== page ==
Silk floss tree (Ceiba speciosa)
Story and photos by Jeff Shimonski, Director of Horticulture, Jungle Island, Miami, Florida
City Trees: Journal of the Society of Municipal Arborists
The silk floss tree, Ceiba speciosa, is a tropical tree native to Brazil and northern Argentina. In South America, where it is often used as a street tree, it is sometimes known by common names corisia morada or palo borracho. Well known for its spiny green trunk, it is a stunning tree when in bloom. From a tropical point of view, it is also a hardy tree that can tolerate drought and light frost once established. The tree appears to be fairly salt tolerant, and it grows well in coastal areas.
This Ceiba species was until recently known as Chorisia speciosa. There also may be some confusion regarding the species, as the color of the flowers on individual trees can range from light pink to dark purple. It is always interesting to grow silk floss trees from seed, as there is much variation in flower color and in the amount of spines on the trunk.
In the winter or the dry season, the silk floss is deciduous. A profusion of blooms that may last for over a month is usually seen in the fall; however, I believe irrigation conditions and local rainfall can affect flowering. I have seen individual trees bloom in the spring and the fall. The characteristic blooming at the beginning or near the end of leaf fall gives pollinators better access to the individual flowers, which can increase fruit set. From an aesthetic point of view, since the flowers are not mixed with foliage, there’s a brilliant show of color. The fruit is smooth and green, about the size of an avocado. It will eventually split open, and seeds attached to long white hairs will blow away in the wind.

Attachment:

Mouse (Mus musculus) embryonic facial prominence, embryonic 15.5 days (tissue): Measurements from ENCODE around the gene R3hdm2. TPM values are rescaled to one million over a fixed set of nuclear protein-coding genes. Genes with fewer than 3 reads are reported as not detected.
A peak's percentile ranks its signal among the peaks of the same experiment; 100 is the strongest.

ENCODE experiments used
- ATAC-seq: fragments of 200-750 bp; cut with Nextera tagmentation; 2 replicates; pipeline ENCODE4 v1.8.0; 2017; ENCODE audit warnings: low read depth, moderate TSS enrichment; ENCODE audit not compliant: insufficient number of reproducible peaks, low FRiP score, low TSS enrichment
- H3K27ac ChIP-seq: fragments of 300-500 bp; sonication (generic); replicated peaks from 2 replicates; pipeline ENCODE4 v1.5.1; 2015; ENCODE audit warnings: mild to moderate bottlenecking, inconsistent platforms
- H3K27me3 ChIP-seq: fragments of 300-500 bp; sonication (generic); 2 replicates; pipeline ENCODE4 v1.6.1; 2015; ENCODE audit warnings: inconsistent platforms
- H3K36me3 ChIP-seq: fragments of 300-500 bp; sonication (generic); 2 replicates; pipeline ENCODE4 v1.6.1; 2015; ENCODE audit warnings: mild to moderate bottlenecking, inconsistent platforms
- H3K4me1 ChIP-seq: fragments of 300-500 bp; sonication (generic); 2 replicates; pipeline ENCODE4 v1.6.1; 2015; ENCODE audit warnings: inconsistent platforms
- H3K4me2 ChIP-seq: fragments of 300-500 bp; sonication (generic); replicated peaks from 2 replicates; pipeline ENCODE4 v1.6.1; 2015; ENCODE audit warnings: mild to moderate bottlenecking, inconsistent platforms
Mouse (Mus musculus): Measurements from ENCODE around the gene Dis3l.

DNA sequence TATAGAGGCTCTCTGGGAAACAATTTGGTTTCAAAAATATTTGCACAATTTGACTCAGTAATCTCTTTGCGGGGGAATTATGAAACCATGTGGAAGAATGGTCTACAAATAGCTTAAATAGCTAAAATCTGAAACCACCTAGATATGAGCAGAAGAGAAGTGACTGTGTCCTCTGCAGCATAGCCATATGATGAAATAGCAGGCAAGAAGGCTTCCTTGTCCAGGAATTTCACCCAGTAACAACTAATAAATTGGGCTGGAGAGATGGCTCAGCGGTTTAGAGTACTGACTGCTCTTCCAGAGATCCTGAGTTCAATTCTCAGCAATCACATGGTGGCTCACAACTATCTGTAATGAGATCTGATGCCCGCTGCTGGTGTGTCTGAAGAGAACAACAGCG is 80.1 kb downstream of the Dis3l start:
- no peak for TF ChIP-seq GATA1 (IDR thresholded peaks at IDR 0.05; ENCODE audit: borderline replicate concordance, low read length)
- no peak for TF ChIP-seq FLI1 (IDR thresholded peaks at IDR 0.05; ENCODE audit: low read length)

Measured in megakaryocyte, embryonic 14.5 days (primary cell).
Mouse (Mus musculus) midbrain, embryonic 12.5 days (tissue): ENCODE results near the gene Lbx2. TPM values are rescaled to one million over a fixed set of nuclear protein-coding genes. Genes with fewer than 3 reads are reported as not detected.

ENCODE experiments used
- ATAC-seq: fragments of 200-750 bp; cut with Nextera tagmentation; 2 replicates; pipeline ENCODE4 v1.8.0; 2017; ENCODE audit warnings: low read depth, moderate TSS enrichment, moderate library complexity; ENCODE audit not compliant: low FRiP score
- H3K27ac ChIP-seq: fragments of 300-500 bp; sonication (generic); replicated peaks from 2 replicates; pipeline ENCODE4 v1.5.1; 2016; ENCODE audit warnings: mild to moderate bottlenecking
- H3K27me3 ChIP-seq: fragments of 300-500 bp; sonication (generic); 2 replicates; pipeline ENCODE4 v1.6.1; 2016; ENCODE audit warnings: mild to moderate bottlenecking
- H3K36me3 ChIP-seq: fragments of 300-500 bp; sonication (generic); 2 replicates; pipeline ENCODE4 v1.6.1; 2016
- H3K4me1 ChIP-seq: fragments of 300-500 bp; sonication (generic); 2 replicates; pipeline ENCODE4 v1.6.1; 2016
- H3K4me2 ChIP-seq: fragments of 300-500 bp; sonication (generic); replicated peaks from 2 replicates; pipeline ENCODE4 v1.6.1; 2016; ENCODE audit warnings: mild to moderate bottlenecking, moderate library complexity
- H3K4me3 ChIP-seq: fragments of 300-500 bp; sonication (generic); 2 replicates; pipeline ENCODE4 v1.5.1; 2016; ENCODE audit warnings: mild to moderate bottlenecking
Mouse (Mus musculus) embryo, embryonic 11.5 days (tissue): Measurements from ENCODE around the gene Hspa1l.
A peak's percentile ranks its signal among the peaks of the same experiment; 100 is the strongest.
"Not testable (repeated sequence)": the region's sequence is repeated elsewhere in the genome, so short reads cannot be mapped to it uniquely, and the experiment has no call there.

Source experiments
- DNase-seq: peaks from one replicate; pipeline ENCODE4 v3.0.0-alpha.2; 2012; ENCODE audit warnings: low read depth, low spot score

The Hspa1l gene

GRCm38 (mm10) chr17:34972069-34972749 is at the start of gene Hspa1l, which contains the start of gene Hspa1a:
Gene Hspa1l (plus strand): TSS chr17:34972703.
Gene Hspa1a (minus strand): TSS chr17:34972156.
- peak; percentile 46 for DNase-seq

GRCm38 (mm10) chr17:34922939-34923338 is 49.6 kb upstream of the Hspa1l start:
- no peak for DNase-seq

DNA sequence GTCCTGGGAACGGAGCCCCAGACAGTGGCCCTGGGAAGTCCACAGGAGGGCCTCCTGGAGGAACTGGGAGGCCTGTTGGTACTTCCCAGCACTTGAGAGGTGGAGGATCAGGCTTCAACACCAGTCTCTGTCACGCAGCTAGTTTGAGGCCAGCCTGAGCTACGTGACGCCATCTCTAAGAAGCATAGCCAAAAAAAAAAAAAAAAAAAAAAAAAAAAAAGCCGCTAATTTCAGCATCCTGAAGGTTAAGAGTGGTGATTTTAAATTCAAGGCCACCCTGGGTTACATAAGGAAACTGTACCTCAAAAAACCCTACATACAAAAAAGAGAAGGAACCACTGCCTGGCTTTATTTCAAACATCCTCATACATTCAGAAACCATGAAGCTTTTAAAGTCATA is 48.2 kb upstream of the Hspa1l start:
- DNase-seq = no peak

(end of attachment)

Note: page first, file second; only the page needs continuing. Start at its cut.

Ceiba and other closely related species like the baobab and the kapok, in the family that was formerly the Bombacaceae (now included in the Malvaceae), are easily grown from seed. I understand that they can be grown from cuttings, but I have never had any luck with this method of propagation. Large specimen trees relocate well, but the wood and branches are easily scarred and broken; trees should be picked up from the bottom.
Best grown in sandy, well-drained soil with a small amount of organic material, these trees can grow quite fast when water is abundant. They seem to grow in spurts and sometimes develop distinctive bottle-shaped trunks. Trees that I have grown from seed have reached 60 feet (20 meters) in 15 years.
Jeff Shimonski, Director of Horticulture, Jungle Island, Miami, Florida
NOTE: Trees of Merit are not suitable for every climate and site condition. Variations in regional performance will apply. If you are using a Tree of Merit in your municipality, please share your experience with it on the SMA Listserve